Have you thought about your energy lately? Or the energy around you? Do you leave meetings feeling completely drained and exhausted or do you leave meetings energized and ready to take action? Over the past few weeks, we have been discussing emotional intelligence and recognizing more about ourselves and others. One of those areas relates to our energy and our relationship management.
A few years ago I had a conversation with a friend that continues to resonate with me. She shared that she was prioritizing her time and contribution with teams that had mostly “high-vibe” energy. She explained that people with “high-vibe” energy left her feeling refreshed and excited to take on the next project while people with “low-vibe” energy left her feeling drained and exhausted. So, what does this really mean in practice? Join me this week as I describe the difference between “low-vibe” and “high-vibe” energy and challenge you to reflect and consider your own energy and the energy of others.
When considering “high-vibe” energy, you can recognize it when a person walks into the room and adds more life and light to the atmosphere. They are genuinely happy to be in the room (physical or virtual) and they bring out the best in others. When facilitating a meeting, people demonstrating high-vibe energy are intentional about connection, engagement and enthusiasm for the group and the topic. Although they may also be expressive and exuberant, this is not necessary in order to demonstrate high-vibe energy. Expressing high-vibe energy includes promoting positive interactions, smiling, showing kindness and demonstrating genuine interest and active listening skills. When practicing high-vibe energy, challenges become opportunities and a platform for encouragement and support. People with high-vibe energy demonstrate empathy and often make other people laugh during a meeting. They see what is possible and are open to other people’s perspectives.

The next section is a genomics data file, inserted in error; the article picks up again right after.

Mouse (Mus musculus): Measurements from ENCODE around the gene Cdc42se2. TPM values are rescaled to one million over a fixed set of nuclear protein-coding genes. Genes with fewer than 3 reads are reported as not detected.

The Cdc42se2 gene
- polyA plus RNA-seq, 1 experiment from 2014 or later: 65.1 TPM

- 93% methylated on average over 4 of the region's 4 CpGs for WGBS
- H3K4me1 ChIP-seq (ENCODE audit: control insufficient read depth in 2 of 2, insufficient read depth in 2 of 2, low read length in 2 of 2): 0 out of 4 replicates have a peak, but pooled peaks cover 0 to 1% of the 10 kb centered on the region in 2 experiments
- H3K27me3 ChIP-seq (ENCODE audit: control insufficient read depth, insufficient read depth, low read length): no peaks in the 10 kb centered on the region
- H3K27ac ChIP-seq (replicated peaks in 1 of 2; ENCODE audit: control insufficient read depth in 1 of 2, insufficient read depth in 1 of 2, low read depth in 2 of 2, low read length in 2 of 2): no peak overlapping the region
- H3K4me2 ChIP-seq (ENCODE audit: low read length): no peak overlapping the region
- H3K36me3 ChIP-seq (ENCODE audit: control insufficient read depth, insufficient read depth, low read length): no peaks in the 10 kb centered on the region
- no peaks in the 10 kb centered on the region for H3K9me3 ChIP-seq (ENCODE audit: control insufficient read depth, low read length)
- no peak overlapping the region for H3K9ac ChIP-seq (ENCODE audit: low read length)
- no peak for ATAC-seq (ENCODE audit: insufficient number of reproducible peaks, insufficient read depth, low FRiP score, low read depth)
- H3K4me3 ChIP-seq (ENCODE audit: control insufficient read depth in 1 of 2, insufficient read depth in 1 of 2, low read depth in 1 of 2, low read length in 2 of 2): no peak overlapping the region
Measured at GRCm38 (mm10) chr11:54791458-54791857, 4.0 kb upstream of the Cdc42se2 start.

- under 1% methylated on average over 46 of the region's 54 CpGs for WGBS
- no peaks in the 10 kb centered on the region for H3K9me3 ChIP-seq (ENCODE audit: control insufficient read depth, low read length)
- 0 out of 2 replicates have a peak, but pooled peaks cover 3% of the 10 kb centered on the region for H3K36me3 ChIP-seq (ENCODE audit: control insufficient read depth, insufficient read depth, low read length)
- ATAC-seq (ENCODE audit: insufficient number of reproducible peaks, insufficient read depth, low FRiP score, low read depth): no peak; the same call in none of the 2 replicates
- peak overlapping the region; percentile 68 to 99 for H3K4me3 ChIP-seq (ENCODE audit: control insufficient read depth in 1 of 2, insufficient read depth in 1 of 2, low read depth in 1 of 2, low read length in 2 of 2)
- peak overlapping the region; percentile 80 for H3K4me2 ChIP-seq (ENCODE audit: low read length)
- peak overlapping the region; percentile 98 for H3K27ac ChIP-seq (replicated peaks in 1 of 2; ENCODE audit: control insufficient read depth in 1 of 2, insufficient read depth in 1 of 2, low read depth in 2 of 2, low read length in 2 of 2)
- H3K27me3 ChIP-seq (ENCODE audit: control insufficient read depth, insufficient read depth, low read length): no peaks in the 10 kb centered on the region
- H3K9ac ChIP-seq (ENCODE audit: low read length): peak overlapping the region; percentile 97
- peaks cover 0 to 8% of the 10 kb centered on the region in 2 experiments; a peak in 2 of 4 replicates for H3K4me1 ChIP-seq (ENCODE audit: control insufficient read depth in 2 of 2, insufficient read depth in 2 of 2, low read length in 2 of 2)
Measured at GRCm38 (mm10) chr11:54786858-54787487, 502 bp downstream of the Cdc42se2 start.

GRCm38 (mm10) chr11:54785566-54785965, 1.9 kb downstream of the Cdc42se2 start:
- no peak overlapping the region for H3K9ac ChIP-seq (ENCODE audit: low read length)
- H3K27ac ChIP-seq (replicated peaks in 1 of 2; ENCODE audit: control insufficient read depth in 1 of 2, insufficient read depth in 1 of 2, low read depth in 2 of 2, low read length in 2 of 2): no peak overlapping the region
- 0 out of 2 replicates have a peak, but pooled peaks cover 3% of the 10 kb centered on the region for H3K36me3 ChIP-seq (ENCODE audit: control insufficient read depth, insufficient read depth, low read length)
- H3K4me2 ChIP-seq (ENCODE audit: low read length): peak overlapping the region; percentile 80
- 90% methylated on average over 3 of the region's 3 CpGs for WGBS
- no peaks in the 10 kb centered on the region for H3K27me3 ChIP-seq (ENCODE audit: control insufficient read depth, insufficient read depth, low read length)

You can recognize “low-vibe” energy by observing the interactions in the group. If the group is afraid to be authentic or vulnerable for fear of criticism or judgment, there is likely low-vibe energy in the room. Those demonstrating low-vibe energy see the problem with every idea and are quick to dismiss the recommendations of others without seeking to understand their perspective. Those with low-vibe energy have facial expressions that show disinterest, condescension, frustration or apathy. When facilitating a meeting, people demonstrating low-vibe energy are often focused on moving through the agenda without considering the level of participation or engagement. During conversations, they tend to be discouraging and pessimistic. Although people demonstrating low-vibe energy often have legitimate concerns, the delivery is often so negative that no one really wants to listen to what they are suggesting.
As you read through these descriptions, are you demonstrating mostly high-vibe or low-vibe energy? Are your coalition, workgroup or team meetings demonstrating high-vibe or low-vibe energy? In our coalition work, we are constantly trying to bring people together to do more together than we can on our own. If we are modeling high-vibe energy and setting that expectation for our groups, we will be more successful in engaging our partners in working together. I encourage you to take some time this week for honest reflection about your own energy and the energy of the groups you are leading.
Once you have reflected, then it’s time to take action. If you think you are demonstrating low-vibe energy, find a high-vibe energy friend or mentor and ask them for insight and feedback on how they exhibit positive energy when leading teams. If you are already demonstrating mostly high-vibe energy, consider how you can use this positive energy to more effectively engage your group toward common goals. How can you facilitate conversations in a way to foster high-vibe energy and productivity? What do you need to do to redirect meetings that have a tendency to become draining and exhausting into meetings that can be positive and productive? You may also want to reconsider where and how you are spending your time. If you have groups that have consistent low-vibe energy, you may need to recruit new leadership or choose to no longer participate in groups (if you are not the leader)..
So what about you? How can you practice high-vibe energy this week? How can you help your teams and meetings demonstrate more high-vibe energy?